IT: Retail Sales

Fri Oct 06 03:00:00 CDT 2017

Consensus Actual Previous Revised
Month over Month 0.2% -0.3% -0.2% -0.4%
Year over Year -0.5% 0.0% -0.4%

Retail sales fell again in August. Following a steeper revised 0.4 percent decline in July, ex-auto volumes dropped a further 0.3 percent on the month to shave unadjusted annual growth from minus 0.4 percent to minus 0.5 percent.

Ominously too, the decrease in nominal purchases was more than matched by volumes which were 0.4 percent lower versus July and 1.0 percent weaker on the year. Even worse, non-food sales were off a sharper 0.5 percent on the month and that after a 0.7 percent decline in the previous period.

As a result, average real retail sales in July/August were 0.2 percent short of their second quarter average when they fell a quarterly 0.3 percent and total household consumption expanded at a modest 0.3 percent rate. This hardly bodes well for any meaningful acceleration in spending last quarter. However, with consumer confidence in September climbing to its highest level since January 2016, it may just be that the quarter ended on a more promising note. Italian retailers will certainly hope so.

Retail sales measure the total receipts at stores that sell durable and nondurable goods. The headline data are expressed in nominal terms but volume statistics are also available. Autos are excluded. Only a very limited breakdown of subsector performance is available in the first report but much greater detail is provided in the following month's release.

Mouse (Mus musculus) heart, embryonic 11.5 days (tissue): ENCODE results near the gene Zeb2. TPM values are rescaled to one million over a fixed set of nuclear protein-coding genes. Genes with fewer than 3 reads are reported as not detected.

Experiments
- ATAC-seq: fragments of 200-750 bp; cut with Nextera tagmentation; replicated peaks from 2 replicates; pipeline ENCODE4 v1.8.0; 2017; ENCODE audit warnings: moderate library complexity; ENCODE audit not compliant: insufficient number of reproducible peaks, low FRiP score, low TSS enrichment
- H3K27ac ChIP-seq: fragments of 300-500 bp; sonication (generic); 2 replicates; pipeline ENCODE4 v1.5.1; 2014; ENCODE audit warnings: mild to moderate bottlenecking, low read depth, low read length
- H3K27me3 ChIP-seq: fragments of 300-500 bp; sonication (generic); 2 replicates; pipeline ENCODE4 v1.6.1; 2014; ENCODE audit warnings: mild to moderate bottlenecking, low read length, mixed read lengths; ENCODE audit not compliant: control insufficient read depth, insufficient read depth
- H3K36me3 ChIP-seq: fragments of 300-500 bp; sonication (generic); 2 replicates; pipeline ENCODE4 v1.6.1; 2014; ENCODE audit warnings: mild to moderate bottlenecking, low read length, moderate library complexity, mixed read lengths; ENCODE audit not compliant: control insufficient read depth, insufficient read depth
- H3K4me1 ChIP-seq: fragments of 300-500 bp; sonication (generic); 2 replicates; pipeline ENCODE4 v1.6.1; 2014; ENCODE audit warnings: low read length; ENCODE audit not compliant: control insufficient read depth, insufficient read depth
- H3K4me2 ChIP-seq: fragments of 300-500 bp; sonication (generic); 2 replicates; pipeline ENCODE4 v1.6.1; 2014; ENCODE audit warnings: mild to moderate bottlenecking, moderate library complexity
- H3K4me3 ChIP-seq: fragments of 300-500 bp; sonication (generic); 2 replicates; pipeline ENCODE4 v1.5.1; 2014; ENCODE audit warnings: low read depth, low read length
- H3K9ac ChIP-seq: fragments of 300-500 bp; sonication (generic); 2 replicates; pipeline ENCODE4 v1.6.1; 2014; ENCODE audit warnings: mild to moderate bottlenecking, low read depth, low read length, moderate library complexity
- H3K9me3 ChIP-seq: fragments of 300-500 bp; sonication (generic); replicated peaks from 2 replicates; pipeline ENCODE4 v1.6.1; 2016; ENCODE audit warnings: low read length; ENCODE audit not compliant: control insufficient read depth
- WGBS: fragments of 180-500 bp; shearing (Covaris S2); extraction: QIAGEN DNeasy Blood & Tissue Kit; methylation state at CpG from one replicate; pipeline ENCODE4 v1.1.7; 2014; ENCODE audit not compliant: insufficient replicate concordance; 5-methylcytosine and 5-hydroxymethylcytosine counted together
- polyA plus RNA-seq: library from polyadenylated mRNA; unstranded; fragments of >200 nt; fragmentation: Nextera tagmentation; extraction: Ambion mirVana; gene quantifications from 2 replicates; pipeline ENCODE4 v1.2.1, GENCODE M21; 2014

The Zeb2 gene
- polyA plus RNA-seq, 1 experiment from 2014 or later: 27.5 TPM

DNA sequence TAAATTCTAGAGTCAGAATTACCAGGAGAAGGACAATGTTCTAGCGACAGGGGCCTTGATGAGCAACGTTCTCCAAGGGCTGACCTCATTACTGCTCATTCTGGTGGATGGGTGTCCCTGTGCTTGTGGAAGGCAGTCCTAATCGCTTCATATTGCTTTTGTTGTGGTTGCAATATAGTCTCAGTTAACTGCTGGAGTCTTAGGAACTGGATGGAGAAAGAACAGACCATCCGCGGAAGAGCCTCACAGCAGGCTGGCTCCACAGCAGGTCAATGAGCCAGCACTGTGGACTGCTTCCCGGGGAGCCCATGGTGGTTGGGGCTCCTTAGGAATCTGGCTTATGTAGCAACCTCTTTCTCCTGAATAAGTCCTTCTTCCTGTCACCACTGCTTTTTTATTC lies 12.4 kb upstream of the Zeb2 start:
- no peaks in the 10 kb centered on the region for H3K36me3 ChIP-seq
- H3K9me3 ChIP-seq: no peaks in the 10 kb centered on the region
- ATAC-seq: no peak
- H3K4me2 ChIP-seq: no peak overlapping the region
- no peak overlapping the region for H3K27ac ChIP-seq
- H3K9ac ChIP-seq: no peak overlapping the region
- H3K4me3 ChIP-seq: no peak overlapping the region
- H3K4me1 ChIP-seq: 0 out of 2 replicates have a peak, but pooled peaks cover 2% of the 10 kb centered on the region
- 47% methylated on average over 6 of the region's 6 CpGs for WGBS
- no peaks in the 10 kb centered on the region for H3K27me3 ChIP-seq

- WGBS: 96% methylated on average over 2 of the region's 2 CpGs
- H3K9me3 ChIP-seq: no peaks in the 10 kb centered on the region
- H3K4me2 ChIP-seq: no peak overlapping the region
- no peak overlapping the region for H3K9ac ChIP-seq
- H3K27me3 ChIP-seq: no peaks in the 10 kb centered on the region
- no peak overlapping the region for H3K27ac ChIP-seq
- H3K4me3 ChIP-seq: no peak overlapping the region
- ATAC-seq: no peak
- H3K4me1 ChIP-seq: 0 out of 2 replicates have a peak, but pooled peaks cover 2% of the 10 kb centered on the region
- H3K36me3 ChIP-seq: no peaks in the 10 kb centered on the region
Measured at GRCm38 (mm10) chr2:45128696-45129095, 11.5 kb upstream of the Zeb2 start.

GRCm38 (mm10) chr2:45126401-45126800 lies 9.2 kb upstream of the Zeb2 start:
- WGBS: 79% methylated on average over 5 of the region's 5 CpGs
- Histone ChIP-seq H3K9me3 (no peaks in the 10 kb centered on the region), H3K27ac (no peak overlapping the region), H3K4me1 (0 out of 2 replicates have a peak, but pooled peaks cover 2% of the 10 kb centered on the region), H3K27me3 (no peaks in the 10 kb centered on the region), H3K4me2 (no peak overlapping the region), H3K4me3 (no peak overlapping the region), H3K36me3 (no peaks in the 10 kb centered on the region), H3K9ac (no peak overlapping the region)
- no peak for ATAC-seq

With consumer spending a large part of the economy, market players continually monitor spending patterns. Retail sales are a measure of consumer well-being. The pattern in consumer spending is often the foremost influence on stock and bond markets. For stocks, strong economic growth translates to healthy corporate profits and higher stock prices. For bonds, the focus is whether economic growth goes overboard and leads to inflation. Ideally, the economy walks that fine line between strong growth and excessive (inflationary) growth.